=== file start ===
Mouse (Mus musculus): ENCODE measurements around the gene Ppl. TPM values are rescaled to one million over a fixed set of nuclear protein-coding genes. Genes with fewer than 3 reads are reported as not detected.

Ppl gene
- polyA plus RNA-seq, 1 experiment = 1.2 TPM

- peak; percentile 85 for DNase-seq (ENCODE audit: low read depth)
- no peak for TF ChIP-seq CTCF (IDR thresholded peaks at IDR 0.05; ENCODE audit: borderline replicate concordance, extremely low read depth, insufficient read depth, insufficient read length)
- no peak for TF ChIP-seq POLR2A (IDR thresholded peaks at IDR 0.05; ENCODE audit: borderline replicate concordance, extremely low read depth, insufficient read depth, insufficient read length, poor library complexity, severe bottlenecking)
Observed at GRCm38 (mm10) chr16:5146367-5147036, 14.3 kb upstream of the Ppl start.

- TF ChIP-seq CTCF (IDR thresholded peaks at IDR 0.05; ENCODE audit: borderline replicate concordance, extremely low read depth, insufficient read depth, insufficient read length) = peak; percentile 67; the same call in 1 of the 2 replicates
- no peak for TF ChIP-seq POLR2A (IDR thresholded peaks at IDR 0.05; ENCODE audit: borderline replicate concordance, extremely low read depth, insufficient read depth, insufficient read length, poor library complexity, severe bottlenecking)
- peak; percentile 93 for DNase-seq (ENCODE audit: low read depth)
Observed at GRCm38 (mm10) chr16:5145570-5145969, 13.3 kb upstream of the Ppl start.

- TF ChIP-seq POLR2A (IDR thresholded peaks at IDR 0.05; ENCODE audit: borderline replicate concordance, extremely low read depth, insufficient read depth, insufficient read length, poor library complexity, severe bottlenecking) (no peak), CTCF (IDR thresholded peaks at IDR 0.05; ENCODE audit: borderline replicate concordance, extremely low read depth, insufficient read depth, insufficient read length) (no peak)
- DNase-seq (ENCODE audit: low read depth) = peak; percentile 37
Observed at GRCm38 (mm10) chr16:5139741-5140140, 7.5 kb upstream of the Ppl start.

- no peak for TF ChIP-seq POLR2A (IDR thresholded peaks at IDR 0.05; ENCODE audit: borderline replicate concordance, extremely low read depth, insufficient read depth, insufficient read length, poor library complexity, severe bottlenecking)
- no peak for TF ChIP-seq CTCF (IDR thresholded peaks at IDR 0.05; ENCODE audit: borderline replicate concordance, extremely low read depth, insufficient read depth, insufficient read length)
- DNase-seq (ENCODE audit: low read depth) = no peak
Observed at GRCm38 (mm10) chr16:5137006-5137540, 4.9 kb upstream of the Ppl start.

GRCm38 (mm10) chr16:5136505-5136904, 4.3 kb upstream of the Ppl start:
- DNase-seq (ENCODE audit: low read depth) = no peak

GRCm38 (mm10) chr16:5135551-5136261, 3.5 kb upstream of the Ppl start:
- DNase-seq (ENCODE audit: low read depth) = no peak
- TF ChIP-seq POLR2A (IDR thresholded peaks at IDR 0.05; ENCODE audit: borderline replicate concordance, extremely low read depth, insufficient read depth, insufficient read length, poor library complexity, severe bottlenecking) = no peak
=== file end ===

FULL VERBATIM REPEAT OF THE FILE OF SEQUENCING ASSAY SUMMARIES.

Mouse (Mus musculus): ENCODE measurements around the gene Ppl. TPM values are rescaled to one million over a fixed set of nuclear protein-coding genes. Genes with fewer than 3 reads are reported as not detected.

Ppl gene
- polyA plus RNA-seq, 1 experiment = 1.2 TPM

- peak; percentile 85 for DNase-seq (ENCODE audit: low read depth)
- no peak for TF ChIP-seq CTCF (IDR thresholded peaks at IDR 0.05; ENCODE audit: borderline replicate concordance, extremely low read depth, insufficient read depth, insufficient read length)
- no peak for TF ChIP-seq POLR2A (IDR thresholded peaks at IDR 0.05; ENCODE audit: borderline replicate concordance, extremely low read depth, insufficient read depth, insufficient read length, poor library complexity, severe bottlenecking)
Observed at GRCm38 (mm10) chr16:5146367-5147036, 14.3 kb upstream of the Ppl start.

- TF ChIP-seq CTCF (IDR thresholded peaks at IDR 0.05; ENCODE audit: borderline replicate concordance, extremely low read depth, insufficient read depth, insufficient read length) = peak; percentile 67; the same call in 1 of the 2 replicates
- no peak for TF ChIP-seq POLR2A (IDR thresholded peaks at IDR 0.05; ENCODE audit: borderline replicate concordance, extremely low read depth, insufficient read depth, insufficient read length, poor library complexity, severe bottlenecking)
- peak; percentile 93 for DNase-seq (ENCODE audit: low read depth)
Observed at GRCm38 (mm10) chr16:5145570-5145969, 13.3 kb upstream of the Ppl start.

- TF ChIP-seq POLR2A (IDR thresholded peaks at IDR 0.05; ENCODE audit: borderline replicate concordance, extremely low read depth, insufficient read depth, insufficient read length, poor library complexity, severe bottlenecking) (no peak), CTCF (IDR thresholded peaks at IDR 0.05; ENCODE audit: borderline replicate concordance, extremely low read depth, insufficient read depth, insufficient read length) (no peak)
- DNase-seq (ENCODE audit: low read depth) = peak; percentile 37
Observed at GRCm38 (mm10) chr16:5139741-5140140, 7.5 kb upstream of the Ppl start.

- no peak for TF ChIP-seq POLR2A (IDR thresholded peaks at IDR 0.05; ENCODE audit: borderline replicate concordance, extremely low read depth, insufficient read depth, insufficient read length, poor library complexity, severe bottlenecking)
- no peak for TF ChIP-seq CTCF (IDR thresholded peaks at IDR 0.05; ENCODE audit: borderline replicate concordance, extremely low read depth, insufficient read depth, insufficient read length)
- DNase-seq (ENCODE audit: low read depth) = no peak
Observed at GRCm38 (mm10) chr16:5137006-5137540, 4.9 kb upstream of the Ppl start.

GRCm38 (mm10) chr16:5136505-5136904, 4.3 kb upstream of the Ppl start:
- DNase-seq (ENCODE audit: low read depth) = no peak

GRCm38 (mm10) chr16:5135551-5136261, 3.5 kb upstream of the Ppl start:
- DNase-seq (ENCODE audit: low read depth) = no peak
- TF ChIP-seq POLR2A (IDR thresholded peaks at IDR 0.05; ENCODE audit: borderline replicate concordance, extremely low read depth, insufficient read depth, insufficient read length, poor library complexity, severe bottlenecking) = no peak